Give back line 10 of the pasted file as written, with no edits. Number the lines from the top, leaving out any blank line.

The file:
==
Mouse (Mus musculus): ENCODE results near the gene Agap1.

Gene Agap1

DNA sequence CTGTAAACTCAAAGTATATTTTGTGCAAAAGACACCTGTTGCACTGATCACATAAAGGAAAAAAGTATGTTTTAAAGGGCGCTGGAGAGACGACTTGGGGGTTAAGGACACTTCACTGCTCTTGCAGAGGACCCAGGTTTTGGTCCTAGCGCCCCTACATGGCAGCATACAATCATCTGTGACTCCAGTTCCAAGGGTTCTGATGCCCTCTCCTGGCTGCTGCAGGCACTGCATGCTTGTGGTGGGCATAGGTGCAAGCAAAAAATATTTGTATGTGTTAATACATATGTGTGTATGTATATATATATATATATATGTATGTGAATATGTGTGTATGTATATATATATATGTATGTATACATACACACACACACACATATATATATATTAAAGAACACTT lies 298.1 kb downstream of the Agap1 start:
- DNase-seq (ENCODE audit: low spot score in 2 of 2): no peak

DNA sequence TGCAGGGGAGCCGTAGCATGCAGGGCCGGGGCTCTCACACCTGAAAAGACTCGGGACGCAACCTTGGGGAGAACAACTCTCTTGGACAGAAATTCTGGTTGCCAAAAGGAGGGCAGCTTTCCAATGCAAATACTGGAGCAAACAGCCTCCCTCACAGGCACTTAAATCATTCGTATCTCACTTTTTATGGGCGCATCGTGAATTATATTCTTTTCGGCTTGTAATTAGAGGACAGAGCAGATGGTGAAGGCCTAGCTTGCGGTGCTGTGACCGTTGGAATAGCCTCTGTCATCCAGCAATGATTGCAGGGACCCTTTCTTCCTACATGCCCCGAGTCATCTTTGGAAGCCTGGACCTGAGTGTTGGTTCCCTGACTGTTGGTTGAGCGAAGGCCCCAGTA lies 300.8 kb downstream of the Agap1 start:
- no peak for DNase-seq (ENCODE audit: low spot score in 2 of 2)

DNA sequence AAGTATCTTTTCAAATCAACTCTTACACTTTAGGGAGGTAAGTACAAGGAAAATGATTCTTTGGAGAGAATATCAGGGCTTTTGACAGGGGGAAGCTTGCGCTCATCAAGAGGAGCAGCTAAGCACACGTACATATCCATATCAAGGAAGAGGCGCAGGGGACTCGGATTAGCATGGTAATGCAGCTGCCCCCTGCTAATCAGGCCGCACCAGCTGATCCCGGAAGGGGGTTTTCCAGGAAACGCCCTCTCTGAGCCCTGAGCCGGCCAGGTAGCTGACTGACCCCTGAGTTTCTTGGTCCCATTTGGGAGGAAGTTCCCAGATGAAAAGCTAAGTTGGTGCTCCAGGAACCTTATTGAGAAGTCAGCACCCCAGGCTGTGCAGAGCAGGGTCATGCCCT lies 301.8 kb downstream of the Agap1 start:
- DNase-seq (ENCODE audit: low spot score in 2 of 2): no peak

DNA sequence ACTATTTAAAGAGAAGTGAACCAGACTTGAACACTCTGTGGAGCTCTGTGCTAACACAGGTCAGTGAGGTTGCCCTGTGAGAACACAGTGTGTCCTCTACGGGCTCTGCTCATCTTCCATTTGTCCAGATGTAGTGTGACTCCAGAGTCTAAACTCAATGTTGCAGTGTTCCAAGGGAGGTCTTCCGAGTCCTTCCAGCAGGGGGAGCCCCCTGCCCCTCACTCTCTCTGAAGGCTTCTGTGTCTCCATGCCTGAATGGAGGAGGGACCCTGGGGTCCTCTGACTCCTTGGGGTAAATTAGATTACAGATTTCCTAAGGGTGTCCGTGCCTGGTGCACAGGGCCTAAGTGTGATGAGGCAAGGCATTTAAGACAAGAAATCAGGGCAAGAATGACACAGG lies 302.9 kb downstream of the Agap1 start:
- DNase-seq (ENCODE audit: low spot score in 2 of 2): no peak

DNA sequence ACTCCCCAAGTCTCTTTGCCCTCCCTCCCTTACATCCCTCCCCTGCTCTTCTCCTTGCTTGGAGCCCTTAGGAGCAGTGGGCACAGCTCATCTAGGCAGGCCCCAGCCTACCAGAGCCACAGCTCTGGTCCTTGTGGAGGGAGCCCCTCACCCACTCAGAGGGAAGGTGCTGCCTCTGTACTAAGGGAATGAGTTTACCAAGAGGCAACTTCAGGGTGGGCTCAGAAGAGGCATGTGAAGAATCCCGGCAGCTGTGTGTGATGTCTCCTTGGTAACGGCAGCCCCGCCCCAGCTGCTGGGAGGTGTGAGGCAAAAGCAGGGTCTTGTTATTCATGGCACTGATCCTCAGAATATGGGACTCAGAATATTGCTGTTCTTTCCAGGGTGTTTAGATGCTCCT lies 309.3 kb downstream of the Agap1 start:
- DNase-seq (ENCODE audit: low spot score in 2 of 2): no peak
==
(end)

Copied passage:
- DNase-seq (ENCODE audit: low spot score in 2 of 2): no peak